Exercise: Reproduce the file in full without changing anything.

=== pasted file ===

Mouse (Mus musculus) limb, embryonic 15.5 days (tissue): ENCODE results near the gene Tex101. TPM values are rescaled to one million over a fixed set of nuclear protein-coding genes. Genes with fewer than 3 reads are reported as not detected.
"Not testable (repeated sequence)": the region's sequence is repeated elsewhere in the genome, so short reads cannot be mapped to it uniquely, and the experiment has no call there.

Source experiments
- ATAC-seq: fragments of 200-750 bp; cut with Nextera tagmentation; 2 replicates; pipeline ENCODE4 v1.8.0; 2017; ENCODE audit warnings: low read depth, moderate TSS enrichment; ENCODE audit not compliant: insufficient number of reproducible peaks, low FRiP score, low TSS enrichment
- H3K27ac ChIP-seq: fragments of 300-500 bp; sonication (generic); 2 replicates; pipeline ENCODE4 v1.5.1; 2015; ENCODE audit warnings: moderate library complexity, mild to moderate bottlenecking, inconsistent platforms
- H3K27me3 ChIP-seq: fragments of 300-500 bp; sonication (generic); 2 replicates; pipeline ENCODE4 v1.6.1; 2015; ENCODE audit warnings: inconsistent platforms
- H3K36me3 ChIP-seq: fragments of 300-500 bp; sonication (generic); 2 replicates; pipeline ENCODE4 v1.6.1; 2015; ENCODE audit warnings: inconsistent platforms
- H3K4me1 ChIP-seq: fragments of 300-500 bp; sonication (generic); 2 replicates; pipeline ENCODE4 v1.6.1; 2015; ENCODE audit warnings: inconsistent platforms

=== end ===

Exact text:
Mouse (Mus musculus) limb, embryonic 15.5 days (tissue): ENCODE results near the gene Tex101. TPM values are rescaled to one million over a fixed set of nuclear protein-coding genes. Genes with fewer than 3 reads are reported as not detected.
"Not testable (repeated sequence)": the region's sequence is repeated elsewhere in the genome, so short reads cannot be mapped to it uniquely, and the experiment has no call there.

Source experiments
- ATAC-seq: fragments of 200-750 bp; cut with Nextera tagmentation; 2 replicates; pipeline ENCODE4 v1.8.0; 2017; ENCODE audit warnings: low read depth, moderate TSS enrichment; ENCODE audit not compliant: insufficient number of reproducible peaks, low FRiP score, low TSS enrichment
- H3K27ac ChIP-seq: fragments of 300-500 bp; sonication (generic); 2 replicates; pipeline ENCODE4 v1.5.1; 2015; ENCODE audit warnings: moderate library complexity, mild to moderate bottlenecking, inconsistent platforms
- H3K27me3 ChIP-seq: fragments of 300-500 bp; sonication (generic); 2 replicates; pipeline ENCODE4 v1.6.1; 2015; ENCODE audit warnings: inconsistent platforms
- H3K36me3 ChIP-seq: fragments of 300-500 bp; sonication (generic); 2 replicates; pipeline ENCODE4 v1.6.1; 2015; ENCODE audit warnings: inconsistent platforms
- H3K4me1 ChIP-seq: fragments of 300-500 bp; sonication (generic); 2 replicates; pipeline ENCODE4 v1.6.1; 2015; ENCODE audit warnings: inconsistent platforms